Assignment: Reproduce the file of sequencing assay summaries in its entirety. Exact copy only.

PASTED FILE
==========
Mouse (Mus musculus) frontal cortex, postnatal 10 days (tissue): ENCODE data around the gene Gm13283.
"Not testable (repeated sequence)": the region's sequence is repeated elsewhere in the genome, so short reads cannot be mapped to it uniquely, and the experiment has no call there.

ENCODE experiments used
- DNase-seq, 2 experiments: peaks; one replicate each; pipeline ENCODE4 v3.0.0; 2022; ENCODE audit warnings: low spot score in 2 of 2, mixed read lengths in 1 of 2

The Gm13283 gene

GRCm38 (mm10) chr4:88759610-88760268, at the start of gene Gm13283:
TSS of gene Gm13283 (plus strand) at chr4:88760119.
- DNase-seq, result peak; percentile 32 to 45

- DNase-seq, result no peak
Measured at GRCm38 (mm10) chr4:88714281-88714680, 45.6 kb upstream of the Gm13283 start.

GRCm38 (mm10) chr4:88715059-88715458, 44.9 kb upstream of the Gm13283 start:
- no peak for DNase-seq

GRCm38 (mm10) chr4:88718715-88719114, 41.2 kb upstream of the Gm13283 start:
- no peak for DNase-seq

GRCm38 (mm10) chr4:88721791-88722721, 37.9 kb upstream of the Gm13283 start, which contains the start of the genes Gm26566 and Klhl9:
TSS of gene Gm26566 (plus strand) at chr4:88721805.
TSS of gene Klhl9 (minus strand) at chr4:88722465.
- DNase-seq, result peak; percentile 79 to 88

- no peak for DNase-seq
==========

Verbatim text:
Mouse (Mus musculus) frontal cortex, postnatal 10 days (tissue): ENCODE data around the gene Gm13283.
"Not testable (repeated sequence)": the region's sequence is repeated elsewhere in the genome, so short reads cannot be mapped to it uniquely, and the experiment has no call there.

ENCODE experiments used
- DNase-seq, 2 experiments: peaks; one replicate each; pipeline ENCODE4 v3.0.0; 2022; ENCODE audit warnings: low spot score in 2 of 2, mixed read lengths in 1 of 2

The Gm13283 gene

GRCm38 (mm10) chr4:88759610-88760268, at the start of gene Gm13283:
TSS of gene Gm13283 (plus strand) at chr4:88760119.
- DNase-seq, result peak; percentile 32 to 45

- DNase-seq, result no peak
Measured at GRCm38 (mm10) chr4:88714281-88714680, 45.6 kb upstream of the Gm13283 start.

GRCm38 (mm10) chr4:88715059-88715458, 44.9 kb upstream of the Gm13283 start:
- no peak for DNase-seq

GRCm38 (mm10) chr4:88718715-88719114, 41.2 kb upstream of the Gm13283 start:
- no peak for DNase-seq

GRCm38 (mm10) chr4:88721791-88722721, 37.9 kb upstream of the Gm13283 start, which contains the start of the genes Gm26566 and Klhl9:
TSS of gene Gm26566 (plus strand) at chr4:88721805.
TSS of gene Klhl9 (minus strand) at chr4:88722465.
- DNase-seq, result peak; percentile 79 to 88

- no peak for DNase-seq